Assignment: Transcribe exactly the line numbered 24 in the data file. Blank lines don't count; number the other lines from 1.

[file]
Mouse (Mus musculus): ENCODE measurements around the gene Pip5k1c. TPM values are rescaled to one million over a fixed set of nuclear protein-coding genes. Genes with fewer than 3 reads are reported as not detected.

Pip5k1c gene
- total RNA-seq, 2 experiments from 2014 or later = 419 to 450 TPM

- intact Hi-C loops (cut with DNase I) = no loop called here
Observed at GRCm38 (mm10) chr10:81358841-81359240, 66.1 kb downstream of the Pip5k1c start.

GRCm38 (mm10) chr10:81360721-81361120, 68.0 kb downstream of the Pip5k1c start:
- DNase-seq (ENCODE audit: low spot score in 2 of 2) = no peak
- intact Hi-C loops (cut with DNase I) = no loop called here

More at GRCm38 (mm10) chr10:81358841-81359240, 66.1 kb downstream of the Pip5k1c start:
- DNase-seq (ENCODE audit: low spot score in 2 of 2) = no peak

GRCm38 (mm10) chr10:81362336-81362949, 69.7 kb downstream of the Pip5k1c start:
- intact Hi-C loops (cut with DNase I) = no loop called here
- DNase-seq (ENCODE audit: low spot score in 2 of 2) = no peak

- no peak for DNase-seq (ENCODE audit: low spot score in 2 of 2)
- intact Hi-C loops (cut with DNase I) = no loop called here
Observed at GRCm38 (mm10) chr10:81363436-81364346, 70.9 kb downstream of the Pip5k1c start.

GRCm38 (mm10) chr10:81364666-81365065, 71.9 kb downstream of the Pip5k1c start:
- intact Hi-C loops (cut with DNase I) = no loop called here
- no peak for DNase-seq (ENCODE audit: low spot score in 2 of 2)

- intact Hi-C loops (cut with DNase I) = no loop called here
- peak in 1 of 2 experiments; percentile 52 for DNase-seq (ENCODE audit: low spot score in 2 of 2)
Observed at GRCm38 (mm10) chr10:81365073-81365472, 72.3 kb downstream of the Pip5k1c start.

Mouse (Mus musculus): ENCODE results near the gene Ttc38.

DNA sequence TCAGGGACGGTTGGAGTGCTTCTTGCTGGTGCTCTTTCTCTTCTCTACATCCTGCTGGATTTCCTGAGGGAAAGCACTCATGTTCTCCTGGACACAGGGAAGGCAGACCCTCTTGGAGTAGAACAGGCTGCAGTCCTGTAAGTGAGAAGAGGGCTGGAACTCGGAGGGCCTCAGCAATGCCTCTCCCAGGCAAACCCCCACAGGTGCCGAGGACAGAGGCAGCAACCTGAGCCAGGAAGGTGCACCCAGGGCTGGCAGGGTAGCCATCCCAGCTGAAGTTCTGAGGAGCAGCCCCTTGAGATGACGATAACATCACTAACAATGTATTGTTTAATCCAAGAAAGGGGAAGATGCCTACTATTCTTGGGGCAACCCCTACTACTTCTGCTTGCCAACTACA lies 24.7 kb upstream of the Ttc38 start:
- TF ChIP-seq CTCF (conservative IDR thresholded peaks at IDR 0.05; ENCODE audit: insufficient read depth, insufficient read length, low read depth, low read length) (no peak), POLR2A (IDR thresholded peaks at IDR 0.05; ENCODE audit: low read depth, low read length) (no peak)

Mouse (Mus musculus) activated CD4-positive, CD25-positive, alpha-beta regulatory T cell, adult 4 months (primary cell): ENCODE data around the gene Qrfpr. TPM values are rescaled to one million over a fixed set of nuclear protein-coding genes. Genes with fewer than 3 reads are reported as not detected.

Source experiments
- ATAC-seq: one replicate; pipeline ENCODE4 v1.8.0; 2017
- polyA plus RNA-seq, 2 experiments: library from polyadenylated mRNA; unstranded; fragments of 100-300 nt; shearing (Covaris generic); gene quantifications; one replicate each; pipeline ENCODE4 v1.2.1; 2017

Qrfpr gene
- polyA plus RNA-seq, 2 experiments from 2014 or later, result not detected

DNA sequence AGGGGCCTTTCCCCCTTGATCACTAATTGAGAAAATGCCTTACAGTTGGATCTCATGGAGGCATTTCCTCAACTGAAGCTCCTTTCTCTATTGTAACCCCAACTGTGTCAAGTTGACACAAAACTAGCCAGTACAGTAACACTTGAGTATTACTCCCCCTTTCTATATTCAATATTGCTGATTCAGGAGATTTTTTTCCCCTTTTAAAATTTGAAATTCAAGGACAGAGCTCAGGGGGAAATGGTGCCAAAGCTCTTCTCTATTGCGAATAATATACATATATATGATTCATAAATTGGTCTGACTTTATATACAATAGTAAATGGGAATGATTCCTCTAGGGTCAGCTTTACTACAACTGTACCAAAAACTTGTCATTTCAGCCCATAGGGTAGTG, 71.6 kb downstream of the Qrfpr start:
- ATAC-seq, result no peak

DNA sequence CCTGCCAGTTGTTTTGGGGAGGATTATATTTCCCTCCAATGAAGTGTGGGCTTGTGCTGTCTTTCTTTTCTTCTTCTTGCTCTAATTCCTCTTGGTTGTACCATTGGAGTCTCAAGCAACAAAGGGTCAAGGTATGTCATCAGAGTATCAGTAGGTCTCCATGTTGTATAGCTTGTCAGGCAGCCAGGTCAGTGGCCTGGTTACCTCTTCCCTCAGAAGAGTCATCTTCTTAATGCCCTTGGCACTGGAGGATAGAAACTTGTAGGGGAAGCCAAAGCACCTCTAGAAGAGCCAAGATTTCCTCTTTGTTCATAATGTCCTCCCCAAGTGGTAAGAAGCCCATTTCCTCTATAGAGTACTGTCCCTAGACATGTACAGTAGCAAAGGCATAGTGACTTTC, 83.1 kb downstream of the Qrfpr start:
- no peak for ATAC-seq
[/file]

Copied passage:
DNA sequence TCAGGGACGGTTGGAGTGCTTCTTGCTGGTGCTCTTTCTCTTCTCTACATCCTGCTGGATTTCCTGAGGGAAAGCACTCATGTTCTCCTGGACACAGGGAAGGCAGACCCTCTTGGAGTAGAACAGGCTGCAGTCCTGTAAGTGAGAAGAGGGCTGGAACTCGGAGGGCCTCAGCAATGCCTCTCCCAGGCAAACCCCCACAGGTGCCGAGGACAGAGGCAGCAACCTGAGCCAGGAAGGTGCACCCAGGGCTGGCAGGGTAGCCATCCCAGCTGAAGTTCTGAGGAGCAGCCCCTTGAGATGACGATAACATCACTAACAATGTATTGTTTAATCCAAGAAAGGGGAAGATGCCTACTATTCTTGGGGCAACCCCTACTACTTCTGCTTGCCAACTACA lies 24.7 kb upstream of the Ttc38 start: